“The first one occurred at just 23 minutes after midnight going all the way up to 4:30 (Wednesday) morning,” says Public Information Sergeant Bryan Walker. “Various locations around town: Europa Drive to West Franklin Street to East Franklin Street. They were all just the result of officers on routine patrol.”
The four drivers were 19-year-old Connor Craig Bruce, 21-year-old Yasmine Jordan Carlson, 26-year-old Jason Robert Lomboy, and 32-year-old Adam Wade Phillips.
Sgt. Walker says all but one incident were the result of erratic driving that caught the attention of the office. The other arrest was made after a routine traffic stop, and the officer noticed alcohol on the driver’s breath. All four arrests were made by different officers.
Four arrests for DWI in about a four-hour span is an abnormality in Chapel Hill. While the officers were not performing a DWI checkpoint, Sgt. Walker says CHPD will set them up on a regular basis, especially around high drinking-and-driving times like after a sporting event or major holiday.
“Typically we won’t give out information on DWI checkpoints and that kind of thing, certainly (not in advance),” Sgt. Walker says.
However, Chapel Hill Police has been busy on social media in recent days with notifications of where radar checkpoints are going to be on a given day. Last Wednesday, Chapel Hill Police tweeted it would be setting one up on Martin Luther King, Jr. Blvd the next day between 10:00 a.m. and 12:00 noon.
“We try to get information out there to folks, because it’s helping us meet our goal,” Sgt. Walker says. “If someone sees that and says, ‘well, I need to remember to slow down when I’m driving through there,’ then we’ve accomplished that goal.”
Traffic unit stopped 21 drivers during the op on MLK today, 5 warnings, 16 citations, speeds up to 57 in 35. #ShouldHaveFollowedUsYesterday
— Chapel Hill Police (@ChapelHillPD) July 24, 2014
“Yes, occasionally we poke fun at folks that should have been following us on Twitter,” Sgt. Walker says. “And, maybe if they had been they wouldn’t have gotten at ticket.”
If you’re in Chapel Hill and you haven’t registered your alarm yet, now is the time to do it.
Chapel Hill’s Accidental Alarm Program went into effect on July 1 – and since then, more than 1600 residents and more than 650 businesses have registered their alarms, as required.
The program is designed to cut down on the costs associated with emergency workers having to respond to false alarms. The town will issue a fine for any unregistered alarm system or any alarm that accidentally activates more than three times in a 12-month period.
There’s no cost to register your alarm. You can do it online by visiting TownOfChapelHill.org/alarms.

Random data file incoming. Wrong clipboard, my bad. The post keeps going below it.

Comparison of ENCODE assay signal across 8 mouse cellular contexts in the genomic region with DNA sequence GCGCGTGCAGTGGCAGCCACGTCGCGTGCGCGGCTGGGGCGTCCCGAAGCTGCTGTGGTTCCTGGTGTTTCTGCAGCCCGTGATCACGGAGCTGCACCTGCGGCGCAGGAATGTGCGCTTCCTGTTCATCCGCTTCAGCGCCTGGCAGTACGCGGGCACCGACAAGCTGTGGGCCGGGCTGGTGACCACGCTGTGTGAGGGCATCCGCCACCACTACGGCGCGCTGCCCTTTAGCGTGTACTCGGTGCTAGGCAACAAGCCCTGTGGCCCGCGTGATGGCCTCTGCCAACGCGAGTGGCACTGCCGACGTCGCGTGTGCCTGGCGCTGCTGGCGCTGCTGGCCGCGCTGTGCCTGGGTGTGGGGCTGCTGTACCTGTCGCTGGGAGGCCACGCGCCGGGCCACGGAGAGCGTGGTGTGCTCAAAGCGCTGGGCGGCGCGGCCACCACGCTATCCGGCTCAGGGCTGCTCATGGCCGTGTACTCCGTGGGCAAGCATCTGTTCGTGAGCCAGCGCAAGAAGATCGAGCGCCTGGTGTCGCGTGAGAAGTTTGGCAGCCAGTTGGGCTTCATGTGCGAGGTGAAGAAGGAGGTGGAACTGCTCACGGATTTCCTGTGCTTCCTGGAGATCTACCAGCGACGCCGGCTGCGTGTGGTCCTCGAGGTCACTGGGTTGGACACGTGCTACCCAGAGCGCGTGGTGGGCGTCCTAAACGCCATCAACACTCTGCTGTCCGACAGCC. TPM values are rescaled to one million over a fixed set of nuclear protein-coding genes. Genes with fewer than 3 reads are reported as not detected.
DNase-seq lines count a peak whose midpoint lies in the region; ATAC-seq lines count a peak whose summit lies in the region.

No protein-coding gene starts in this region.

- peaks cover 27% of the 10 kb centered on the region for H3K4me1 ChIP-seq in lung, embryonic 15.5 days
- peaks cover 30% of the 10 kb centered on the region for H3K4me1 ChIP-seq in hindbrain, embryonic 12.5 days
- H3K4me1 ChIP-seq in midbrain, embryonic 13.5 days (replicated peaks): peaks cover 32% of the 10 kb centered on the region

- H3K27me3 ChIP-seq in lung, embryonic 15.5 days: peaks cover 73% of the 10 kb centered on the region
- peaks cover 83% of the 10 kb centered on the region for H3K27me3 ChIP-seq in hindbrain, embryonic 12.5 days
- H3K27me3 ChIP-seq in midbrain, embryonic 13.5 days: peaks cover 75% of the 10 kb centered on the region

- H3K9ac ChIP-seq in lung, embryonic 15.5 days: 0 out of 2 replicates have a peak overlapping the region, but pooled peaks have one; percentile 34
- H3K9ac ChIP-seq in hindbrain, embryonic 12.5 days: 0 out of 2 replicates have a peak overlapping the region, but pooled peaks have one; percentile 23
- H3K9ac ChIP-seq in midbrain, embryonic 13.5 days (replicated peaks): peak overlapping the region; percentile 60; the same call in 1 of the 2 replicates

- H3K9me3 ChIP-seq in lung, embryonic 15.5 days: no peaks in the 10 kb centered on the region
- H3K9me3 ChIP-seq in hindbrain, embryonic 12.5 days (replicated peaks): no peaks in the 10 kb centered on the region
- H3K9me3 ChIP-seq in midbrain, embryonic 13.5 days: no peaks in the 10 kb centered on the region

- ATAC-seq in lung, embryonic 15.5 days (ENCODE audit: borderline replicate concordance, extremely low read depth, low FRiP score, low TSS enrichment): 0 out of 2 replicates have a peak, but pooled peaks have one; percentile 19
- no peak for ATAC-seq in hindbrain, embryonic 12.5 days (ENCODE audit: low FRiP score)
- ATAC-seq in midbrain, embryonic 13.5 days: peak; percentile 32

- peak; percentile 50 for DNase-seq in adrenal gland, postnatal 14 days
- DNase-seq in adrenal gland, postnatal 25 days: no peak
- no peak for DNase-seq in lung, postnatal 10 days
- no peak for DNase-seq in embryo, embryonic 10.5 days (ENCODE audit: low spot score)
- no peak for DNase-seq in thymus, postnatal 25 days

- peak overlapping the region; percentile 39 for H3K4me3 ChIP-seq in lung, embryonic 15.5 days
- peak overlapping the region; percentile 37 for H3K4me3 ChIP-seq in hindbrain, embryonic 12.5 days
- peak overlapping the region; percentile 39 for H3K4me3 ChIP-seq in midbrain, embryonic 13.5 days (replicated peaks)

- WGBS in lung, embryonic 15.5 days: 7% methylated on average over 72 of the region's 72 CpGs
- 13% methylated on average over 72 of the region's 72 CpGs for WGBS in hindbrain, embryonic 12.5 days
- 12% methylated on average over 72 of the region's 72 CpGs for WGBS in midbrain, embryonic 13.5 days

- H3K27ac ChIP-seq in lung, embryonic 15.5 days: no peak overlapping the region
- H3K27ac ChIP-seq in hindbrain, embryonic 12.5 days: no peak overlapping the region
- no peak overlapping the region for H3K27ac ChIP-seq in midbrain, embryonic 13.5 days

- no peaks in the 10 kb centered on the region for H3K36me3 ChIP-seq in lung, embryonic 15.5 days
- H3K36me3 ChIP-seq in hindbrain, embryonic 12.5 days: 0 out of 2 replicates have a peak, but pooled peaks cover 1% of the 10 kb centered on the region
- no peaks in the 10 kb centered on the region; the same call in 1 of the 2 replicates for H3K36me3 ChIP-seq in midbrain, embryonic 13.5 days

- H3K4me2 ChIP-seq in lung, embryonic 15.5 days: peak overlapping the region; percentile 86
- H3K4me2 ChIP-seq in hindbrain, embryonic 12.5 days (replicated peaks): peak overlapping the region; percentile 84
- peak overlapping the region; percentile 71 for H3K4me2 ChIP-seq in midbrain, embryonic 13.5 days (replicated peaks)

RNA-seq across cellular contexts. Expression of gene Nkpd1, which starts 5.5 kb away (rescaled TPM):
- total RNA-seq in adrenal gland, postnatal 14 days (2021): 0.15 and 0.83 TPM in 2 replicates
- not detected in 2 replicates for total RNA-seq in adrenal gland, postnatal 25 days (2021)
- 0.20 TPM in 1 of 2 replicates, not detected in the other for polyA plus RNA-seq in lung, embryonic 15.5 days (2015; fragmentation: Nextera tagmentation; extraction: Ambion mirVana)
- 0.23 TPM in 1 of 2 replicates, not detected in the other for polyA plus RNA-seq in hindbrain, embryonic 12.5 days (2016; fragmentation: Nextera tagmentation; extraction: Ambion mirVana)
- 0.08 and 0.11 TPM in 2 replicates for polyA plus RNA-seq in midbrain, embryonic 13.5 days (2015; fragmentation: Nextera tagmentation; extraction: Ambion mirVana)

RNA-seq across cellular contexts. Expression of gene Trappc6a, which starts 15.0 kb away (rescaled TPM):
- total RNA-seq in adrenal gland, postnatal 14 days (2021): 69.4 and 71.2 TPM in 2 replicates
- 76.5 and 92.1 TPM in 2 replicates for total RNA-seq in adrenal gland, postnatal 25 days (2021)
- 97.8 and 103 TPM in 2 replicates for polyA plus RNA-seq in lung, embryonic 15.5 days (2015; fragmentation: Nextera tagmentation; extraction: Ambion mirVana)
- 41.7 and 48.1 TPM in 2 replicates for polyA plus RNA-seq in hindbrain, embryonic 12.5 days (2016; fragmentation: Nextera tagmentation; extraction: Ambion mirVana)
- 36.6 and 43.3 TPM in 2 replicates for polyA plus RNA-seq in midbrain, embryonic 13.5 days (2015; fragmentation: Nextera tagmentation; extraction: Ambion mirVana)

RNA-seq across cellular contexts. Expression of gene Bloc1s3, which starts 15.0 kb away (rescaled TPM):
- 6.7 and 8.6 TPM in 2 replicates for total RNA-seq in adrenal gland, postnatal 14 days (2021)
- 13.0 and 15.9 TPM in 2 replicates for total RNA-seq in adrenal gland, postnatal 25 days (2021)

UNC’s School of Medicine has won a $6 million award from the Centers for Medicare and Medicaid’s Innovation Center for a program called “Better Back Care.”
The program is still in development, but the purpose is to create a “medical neighborhood” connecting 60 primary care providers with UNC’s spine program to improve care for people with back pain. It will be directed by Dr. Brian Casazza and Dr. Amy Shaheen.
UNC is one of only 39 awardees nationally – and this is the only spine-care program to be selected as an award recipient.
If you’re thinking about adopting a pet, August might be the perfect time.
As part of a “Back to School” promotion, Orange County Animal Services is reducing adoption fees by nearly 50% for cats and dogs. Cat adoptions will be $50 and dog adoptions will be $60 – and as always, all the animals are fully vaccinated, vet checked, and spayed or neutered.
The Animal Services office is on Eubanks Road in northern Chapel Hill. To see photos of the animals, visit OrangeCountyNC.gov/AnimalServices.http://chapelboro.com/news/news-around-time/accidental-alarm-registration-better-back-care-august-pet-adoption/
Next Tuesday marks the 31st annual National Night Out, and Chapel Hill police are inviting residents to join in the effort to fight crime.
Officer Robin Clark is with the Chapel Hill Police Community Services Division. She says last year’s celebration took many forms.
“In the past we have had pool parties, block parties in neighborhoods, ice cream socials and cook outs,” says Clark. “It’s been a pretty fun and exciting time for us.”
This year, more than 16,000 communities across the nation are expected to take part by locking doors, turning on exterior lights, and spending time outside with neighbors and local police between 6 and 8 o’clock in the evening.
The event is intended to help build trust among neighbors and highlight community policing efforts. Clark says the slaying of UNC professor Feng Liu last week has drawn renewed attention to the issue of neighborhood safety.